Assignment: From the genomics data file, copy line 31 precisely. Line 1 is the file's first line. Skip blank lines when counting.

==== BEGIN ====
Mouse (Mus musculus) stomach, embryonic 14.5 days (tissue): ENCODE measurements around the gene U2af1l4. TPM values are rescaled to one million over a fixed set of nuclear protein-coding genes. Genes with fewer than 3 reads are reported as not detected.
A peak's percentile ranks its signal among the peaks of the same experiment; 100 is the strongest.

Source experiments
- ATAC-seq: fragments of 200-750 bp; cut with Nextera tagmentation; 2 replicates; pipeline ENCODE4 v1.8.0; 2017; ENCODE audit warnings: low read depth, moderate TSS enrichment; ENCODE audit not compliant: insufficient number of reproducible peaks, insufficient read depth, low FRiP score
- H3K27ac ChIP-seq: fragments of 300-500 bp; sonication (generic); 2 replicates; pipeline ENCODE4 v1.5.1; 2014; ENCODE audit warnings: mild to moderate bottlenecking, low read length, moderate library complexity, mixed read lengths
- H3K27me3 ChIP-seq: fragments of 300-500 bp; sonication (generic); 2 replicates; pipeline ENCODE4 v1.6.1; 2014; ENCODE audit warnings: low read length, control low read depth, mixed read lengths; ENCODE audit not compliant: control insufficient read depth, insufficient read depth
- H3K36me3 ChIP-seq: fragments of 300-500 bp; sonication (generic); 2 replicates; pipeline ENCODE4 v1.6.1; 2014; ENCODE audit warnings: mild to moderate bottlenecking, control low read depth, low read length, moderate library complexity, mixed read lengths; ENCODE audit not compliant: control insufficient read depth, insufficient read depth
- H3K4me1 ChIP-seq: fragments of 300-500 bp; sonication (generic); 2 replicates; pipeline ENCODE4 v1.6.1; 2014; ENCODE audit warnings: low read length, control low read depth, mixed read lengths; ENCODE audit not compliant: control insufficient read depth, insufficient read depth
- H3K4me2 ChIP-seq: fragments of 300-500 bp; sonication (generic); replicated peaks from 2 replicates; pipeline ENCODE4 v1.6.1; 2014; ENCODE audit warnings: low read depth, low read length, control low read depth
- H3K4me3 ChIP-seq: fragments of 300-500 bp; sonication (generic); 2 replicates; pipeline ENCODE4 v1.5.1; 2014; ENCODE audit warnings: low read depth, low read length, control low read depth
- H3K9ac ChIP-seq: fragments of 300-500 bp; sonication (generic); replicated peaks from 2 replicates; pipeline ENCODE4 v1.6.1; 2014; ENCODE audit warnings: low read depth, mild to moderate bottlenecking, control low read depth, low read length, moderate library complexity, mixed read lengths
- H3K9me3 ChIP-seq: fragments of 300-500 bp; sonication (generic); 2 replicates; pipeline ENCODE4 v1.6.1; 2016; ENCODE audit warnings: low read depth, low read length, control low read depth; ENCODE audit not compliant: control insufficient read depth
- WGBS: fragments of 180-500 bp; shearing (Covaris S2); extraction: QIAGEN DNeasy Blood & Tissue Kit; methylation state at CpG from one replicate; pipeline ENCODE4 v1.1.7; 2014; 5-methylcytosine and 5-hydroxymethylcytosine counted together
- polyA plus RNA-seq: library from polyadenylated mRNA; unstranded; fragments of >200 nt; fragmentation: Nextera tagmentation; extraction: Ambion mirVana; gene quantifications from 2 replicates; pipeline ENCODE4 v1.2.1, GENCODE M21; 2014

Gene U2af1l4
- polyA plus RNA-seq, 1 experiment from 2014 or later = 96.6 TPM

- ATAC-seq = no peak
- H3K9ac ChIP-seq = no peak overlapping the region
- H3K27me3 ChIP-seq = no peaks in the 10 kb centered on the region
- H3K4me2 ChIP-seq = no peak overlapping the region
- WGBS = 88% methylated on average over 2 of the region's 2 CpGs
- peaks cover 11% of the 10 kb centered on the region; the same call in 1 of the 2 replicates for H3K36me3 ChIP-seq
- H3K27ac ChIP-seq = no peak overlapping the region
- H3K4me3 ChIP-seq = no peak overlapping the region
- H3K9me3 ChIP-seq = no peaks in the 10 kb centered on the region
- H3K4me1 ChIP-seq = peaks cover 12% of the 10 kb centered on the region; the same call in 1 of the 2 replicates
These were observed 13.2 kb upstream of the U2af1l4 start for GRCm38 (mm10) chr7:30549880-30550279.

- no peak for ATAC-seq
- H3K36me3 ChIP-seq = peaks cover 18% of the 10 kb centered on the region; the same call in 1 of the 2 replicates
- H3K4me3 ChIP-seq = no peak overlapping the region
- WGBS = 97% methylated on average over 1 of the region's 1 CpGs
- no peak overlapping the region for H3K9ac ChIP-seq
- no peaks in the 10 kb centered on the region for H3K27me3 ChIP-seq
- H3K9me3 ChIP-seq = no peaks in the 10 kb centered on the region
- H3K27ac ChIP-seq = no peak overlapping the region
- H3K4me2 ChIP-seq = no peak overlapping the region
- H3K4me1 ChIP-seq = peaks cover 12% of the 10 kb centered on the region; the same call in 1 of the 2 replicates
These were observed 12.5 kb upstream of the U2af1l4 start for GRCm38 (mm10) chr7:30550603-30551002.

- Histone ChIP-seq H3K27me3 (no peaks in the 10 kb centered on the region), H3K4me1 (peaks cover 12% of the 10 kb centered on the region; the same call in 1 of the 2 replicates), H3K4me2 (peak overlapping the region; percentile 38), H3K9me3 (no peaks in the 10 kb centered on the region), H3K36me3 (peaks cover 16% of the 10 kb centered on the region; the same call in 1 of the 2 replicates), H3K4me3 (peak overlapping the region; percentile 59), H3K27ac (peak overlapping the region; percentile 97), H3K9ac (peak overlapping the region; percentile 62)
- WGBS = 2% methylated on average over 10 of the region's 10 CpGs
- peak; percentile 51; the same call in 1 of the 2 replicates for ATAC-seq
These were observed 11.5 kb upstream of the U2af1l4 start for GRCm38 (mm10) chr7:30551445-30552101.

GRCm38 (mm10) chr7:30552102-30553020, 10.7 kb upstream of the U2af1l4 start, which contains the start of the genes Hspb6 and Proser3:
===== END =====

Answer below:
- WGBS = 97% methylated on average over 1 of the region's 1 CpGs